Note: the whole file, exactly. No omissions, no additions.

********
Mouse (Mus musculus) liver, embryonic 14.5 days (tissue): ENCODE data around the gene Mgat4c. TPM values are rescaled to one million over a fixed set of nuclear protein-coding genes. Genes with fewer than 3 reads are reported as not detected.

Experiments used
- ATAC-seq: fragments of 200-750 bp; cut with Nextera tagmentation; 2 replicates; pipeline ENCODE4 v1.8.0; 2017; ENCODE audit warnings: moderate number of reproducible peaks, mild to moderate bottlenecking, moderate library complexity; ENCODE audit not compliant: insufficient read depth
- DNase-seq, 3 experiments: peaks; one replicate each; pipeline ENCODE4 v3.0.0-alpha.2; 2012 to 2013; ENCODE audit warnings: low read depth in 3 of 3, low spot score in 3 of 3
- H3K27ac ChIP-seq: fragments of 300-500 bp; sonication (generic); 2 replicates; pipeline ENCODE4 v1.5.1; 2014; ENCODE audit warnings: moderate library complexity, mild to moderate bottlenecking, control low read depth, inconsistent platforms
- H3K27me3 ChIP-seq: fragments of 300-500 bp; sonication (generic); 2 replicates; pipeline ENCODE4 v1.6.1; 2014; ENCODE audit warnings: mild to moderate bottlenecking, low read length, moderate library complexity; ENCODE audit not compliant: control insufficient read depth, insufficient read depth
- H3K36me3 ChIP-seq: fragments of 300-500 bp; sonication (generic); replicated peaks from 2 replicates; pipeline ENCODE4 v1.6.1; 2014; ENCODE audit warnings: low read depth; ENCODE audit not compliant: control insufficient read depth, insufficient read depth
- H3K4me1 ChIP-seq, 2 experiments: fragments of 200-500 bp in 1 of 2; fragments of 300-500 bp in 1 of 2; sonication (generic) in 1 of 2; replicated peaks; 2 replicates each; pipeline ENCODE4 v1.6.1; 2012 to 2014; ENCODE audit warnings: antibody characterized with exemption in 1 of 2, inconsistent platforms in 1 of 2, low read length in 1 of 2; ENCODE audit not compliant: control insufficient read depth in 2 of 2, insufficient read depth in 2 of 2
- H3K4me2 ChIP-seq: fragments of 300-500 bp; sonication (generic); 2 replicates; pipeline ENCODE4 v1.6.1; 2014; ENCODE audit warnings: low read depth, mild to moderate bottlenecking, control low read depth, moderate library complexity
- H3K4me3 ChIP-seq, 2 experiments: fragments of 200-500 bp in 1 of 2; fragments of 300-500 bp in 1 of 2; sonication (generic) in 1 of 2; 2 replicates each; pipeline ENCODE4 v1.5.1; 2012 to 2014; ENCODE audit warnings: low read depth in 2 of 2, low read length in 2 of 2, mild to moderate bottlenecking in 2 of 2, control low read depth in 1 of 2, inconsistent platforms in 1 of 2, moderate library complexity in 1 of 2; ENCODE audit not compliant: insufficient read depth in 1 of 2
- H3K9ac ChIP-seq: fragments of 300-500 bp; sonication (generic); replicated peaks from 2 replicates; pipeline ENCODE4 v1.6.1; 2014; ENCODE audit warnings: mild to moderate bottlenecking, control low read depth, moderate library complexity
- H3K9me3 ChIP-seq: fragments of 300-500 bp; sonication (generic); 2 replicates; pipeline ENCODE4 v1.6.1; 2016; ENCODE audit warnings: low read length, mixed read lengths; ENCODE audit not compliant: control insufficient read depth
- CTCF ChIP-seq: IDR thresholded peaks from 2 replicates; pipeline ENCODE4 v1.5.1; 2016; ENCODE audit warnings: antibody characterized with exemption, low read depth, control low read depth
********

Mouse (Mus musculus) liver, embryonic 14.5 days (tissue): ENCODE data around the gene Mgat4c. TPM values are rescaled to one million over a fixed set of nuclear protein-coding genes. Genes with fewer than 3 reads are reported as not detected.

Experiments used
- ATAC-seq: fragments of 200-750 bp; cut with Nextera tagmentation; 2 replicates; pipeline ENCODE4 v1.8.0; 2017; ENCODE audit warnings: moderate number of reproducible peaks, mild to moderate bottlenecking, moderate library complexity; ENCODE audit not compliant: insufficient read depth
- DNase-seq, 3 experiments: peaks; one replicate each; pipeline ENCODE4 v3.0.0-alpha.2; 2012 to 2013; ENCODE audit warnings: low read depth in 3 of 3, low spot score in 3 of 3
- H3K27ac ChIP-seq: fragments of 300-500 bp; sonication (generic); 2 replicates; pipeline ENCODE4 v1.5.1; 2014; ENCODE audit warnings: moderate library complexity, mild to moderate bottlenecking, control low read depth, inconsistent platforms
- H3K27me3 ChIP-seq: fragments of 300-500 bp; sonication (generic); 2 replicates; pipeline ENCODE4 v1.6.1; 2014; ENCODE audit warnings: mild to moderate bottlenecking, low read length, moderate library complexity; ENCODE audit not compliant: control insufficient read depth, insufficient read depth
- H3K36me3 ChIP-seq: fragments of 300-500 bp; sonication (generic); replicated peaks from 2 replicates; pipeline ENCODE4 v1.6.1; 2014; ENCODE audit warnings: low read depth; ENCODE audit not compliant: control insufficient read depth, insufficient read depth
- H3K4me1 ChIP-seq, 2 experiments: fragments of 200-500 bp in 1 of 2; fragments of 300-500 bp in 1 of 2; sonication (generic) in 1 of 2; replicated peaks; 2 replicates each; pipeline ENCODE4 v1.6.1; 2012 to 2014; ENCODE audit warnings: antibody characterized with exemption in 1 of 2, inconsistent platforms in 1 of 2, low read length in 1 of 2; ENCODE audit not compliant: control insufficient read depth in 2 of 2, insufficient read depth in 2 of 2
- H3K4me2 ChIP-seq: fragments of 300-500 bp; sonication (generic); 2 replicates; pipeline ENCODE4 v1.6.1; 2014; ENCODE audit warnings: low read depth, mild to moderate bottlenecking, control low read depth, moderate library complexity
- H3K4me3 ChIP-seq, 2 experiments: fragments of 200-500 bp in 1 of 2; fragments of 300-500 bp in 1 of 2; sonication (generic) in 1 of 2; 2 replicates each; pipeline ENCODE4 v1.5.1; 2012 to 2014; ENCODE audit warnings: low read depth in 2 of 2, low read length in 2 of 2, mild to moderate bottlenecking in 2 of 2, control low read depth in 1 of 2, inconsistent platforms in 1 of 2, moderate library complexity in 1 of 2; ENCODE audit not compliant: insufficient read depth in 1 of 2
- H3K9ac ChIP-seq: fragments of 300-500 bp; sonication (generic); replicated peaks from 2 replicates; pipeline ENCODE4 v1.6.1; 2014; ENCODE audit warnings: mild to moderate bottlenecking, control low read depth, moderate library complexity
- H3K9me3 ChIP-seq: fragments of 300-500 bp; sonication (generic); 2 replicates; pipeline ENCODE4 v1.6.1; 2016; ENCODE audit warnings: low read length, mixed read lengths; ENCODE audit not compliant: control insufficient read depth
- CTCF ChIP-seq: IDR thresholded peaks from 2 replicates; pipeline ENCODE4 v1.5.1; 2016; ENCODE audit warnings: antibody characterized with exemption, low read depth, control low read depth